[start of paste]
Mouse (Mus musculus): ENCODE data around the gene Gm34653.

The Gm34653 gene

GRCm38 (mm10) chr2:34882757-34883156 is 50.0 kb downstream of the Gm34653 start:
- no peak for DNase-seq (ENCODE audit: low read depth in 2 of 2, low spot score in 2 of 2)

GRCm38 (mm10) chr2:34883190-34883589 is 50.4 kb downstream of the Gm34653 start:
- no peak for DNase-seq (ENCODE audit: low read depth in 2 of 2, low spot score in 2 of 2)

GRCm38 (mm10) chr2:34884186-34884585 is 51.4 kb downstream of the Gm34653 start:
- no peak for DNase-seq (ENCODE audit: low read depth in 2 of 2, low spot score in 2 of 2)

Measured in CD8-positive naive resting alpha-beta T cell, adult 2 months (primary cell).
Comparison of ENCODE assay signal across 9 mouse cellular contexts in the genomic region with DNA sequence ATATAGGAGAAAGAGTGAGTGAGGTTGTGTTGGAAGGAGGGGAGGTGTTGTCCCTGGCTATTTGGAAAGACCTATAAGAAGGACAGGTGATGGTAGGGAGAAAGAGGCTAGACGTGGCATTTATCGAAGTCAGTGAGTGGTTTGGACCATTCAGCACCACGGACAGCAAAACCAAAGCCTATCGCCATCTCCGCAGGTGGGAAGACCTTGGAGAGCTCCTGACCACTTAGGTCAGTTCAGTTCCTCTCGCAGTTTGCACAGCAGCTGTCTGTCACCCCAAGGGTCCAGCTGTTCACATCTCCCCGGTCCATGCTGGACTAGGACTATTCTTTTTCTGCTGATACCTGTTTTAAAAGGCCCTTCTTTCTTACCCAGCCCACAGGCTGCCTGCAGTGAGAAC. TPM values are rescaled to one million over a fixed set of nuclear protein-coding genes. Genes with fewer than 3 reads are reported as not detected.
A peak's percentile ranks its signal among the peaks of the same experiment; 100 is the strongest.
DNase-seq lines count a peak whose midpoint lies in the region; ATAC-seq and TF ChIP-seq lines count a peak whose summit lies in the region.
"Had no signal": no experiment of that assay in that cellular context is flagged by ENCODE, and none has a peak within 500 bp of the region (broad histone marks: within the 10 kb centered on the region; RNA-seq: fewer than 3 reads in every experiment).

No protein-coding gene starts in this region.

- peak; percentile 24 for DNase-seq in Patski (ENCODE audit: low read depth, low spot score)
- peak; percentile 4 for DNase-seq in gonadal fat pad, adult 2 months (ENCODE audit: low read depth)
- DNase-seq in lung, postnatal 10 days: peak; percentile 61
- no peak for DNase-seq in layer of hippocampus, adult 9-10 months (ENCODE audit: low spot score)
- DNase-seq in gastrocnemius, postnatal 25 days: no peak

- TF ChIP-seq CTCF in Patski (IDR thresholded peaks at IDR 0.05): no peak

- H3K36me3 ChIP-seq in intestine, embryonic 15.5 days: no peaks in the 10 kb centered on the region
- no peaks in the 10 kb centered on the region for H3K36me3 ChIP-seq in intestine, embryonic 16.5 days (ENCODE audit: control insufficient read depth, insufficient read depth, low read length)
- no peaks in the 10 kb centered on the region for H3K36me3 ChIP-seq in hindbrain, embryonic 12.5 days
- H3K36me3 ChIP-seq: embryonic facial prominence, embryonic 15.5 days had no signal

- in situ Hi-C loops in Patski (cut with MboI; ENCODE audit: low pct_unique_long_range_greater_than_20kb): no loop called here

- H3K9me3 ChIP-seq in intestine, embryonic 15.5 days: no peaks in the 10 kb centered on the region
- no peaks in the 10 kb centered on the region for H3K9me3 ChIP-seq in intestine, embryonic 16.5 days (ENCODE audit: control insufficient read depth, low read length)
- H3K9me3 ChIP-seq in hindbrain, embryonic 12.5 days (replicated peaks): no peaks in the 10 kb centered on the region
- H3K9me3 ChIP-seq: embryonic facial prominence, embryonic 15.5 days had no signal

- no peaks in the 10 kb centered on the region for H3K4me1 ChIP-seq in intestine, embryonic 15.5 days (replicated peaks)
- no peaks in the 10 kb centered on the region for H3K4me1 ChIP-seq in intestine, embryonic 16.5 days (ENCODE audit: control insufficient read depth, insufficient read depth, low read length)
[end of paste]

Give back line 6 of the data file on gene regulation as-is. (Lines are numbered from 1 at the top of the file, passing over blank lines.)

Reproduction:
- no peak for DNase-seq (ENCODE audit: low read depth in 2 of 2, low spot score in 2 of 2)